Thread overview
Error: incompatible types for 'shared(SysTime)' and 'shared(SysTime)'
Jul 04, 2016
Luke Picardo
Jul 05, 2016
ketmar
Jul 05, 2016
ag0aep6g
Sep 13
Arafel
Sep 13
ag0aep6g
Sep 14
Arafel
Sep 14
Arafel
July 04, 2016
if (curTime - lastMsgTime).total!"seconds") ...

Both are shared Durations.

also when I try to do

lastMsgTime = curTime;

Gives me

Error: non-shared method std.datetime.SysTime.opAssign is not callable using a shared object.





July 05, 2016
On Monday, 4 July 2016 at 20:54:53 UTC, Luke Picardo wrote:
> if (curTime - lastMsgTime).total!"seconds") ...
>
> Both are shared Durations.
>
> also when I try to do
>
> lastMsgTime = curTime;
>
> Gives me
>
> Error: non-shared method std.datetime.SysTime.opAssign is not callable using a shared object.

cast `shared` away. yes, this is how you supposed to use it now: cast it away.
July 05, 2016
On 07/05/2016 07:25 AM, ketmar wrote:
> cast `shared` away. yes, this is how you supposed to use it now: cast it
> away.

after having ensured thread safety that is
September 13
On 07/05/2016 04:16 PM, ag0aep6g wrote:
> On 07/05/2016 07:25 AM, ketmar wrote:
>> cast `shared` away. yes, this is how you supposed to use it now: cast it
>> away.
> 
> after having ensured thread safety that is

Sorry to resurrect an old thread, but then how can one update a SysTime field in a shared class? Like this (using a synchronized class for simplicity, this part works and the mutex acts as expected):

```
import std.concurrency;
import std.datetime.systime;

import core.thread;

public synchronized shared class A {
    public:
    void doSomething() {
        // Doing something takes a couple of seconds.
        Thread.sleep(2.dur!"seconds");

        // How can we update the timestamp? Neither of those work
        timestamp = Clock.currTime;
        timestamp = cast(shared) Clock.currTime;
    }
    private:
    SysTime timestamp;
}

void main() {
    shared A a = new shared A;
    spawn( (shared A a) { a.doSomething;}, a );
    Thread.sleep(1.dur!"seconds");
    spawn( (shared A a) { a.doSomething;}, a );
}
```

Of course the kludge (and what I'll be doing) is just to use __gshared, but I expected this to be a convenience / hack to save you castings, rather than the only way to achieve it.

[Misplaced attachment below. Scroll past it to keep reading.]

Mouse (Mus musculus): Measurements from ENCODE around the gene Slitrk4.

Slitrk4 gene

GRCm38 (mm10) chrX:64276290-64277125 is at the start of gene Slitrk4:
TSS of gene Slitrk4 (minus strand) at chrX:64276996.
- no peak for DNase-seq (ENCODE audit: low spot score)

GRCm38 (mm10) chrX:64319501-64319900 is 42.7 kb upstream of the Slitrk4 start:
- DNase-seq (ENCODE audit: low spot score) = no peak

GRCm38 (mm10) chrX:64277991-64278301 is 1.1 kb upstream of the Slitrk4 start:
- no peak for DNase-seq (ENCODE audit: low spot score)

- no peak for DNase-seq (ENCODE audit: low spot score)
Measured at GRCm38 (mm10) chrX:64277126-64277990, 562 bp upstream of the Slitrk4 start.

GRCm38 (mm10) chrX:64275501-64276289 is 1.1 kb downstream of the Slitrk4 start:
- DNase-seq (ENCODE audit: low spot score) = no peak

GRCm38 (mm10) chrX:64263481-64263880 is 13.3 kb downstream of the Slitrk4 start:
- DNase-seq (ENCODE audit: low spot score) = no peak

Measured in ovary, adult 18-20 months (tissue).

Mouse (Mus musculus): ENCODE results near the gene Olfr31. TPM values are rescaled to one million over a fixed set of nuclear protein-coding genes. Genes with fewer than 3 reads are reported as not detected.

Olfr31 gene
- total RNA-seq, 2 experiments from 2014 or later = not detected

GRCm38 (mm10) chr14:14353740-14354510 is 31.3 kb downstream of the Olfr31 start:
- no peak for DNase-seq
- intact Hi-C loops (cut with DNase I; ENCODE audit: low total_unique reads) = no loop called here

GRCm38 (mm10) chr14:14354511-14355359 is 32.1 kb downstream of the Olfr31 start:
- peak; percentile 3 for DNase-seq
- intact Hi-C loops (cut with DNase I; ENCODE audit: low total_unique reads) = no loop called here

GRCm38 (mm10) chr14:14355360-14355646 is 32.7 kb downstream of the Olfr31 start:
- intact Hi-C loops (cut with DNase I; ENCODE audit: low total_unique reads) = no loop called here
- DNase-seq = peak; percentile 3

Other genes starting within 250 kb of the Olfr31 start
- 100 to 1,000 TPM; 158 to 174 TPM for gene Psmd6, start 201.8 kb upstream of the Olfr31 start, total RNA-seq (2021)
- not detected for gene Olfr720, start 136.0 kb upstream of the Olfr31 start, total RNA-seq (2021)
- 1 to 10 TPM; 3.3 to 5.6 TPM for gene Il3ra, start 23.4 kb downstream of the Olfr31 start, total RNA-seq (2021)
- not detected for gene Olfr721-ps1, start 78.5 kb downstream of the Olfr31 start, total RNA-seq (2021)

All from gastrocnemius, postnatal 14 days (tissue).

A.
September 13
On 09/13/2018 03:25 PM, Arafel wrote:
>          // How can we update the timestamp? Neither of those work
>          timestamp = Clock.currTime;
>          timestamp = cast(shared) Clock.currTime;

cast() timestamp = Clock.currTime;
September 14
On 09/13/2018 06:59 PM, ag0aep6g wrote:
> On 09/13/2018 03:25 PM, Arafel wrote:
>>          // How can we update the timestamp? Neither of those work
>>          timestamp = Clock.currTime;
>>          timestamp = cast(shared) Clock.currTime;
> 
> cast() timestamp = Clock.currTime;

Still not there... it doesn't work with ref parameters (and probably other things, like AAs, or at least nested AAs / arrays):

```
import std.stdio;
import std.datetime.systime;
import core.time;

void foo(ref SysTime t) {
    t += 1.dur!"minutes";
}

shared synchronized class A {
    private SysTime s;

    this() {
        cast ()s = Clock.currTime; // OK, This works
    }

    void foo() {
        writeln("A.foo - Before: ", cast() s);

        // But how to do this??
        //(cast () s).foo;
        //s.foo;

        writeln("A.foo - After: ", cast() s);
    }
}

void main() {

    SysTime s = Clock.currTime;
    writeln("main - Before: ", s);
    s.foo;
    writeln("main - After: ", s);

    shared A a = new shared A;
    a.foo;
}
```

That makes me wonder if casting a lvalue makes sense at all, and how come that the result is not another lvalue... what it is, I don't know, because you can assign to it, but not take a reference.
September 14
(*(cast (SysTime*) (&s))).foo;

Not exactly obvious or user-friendly...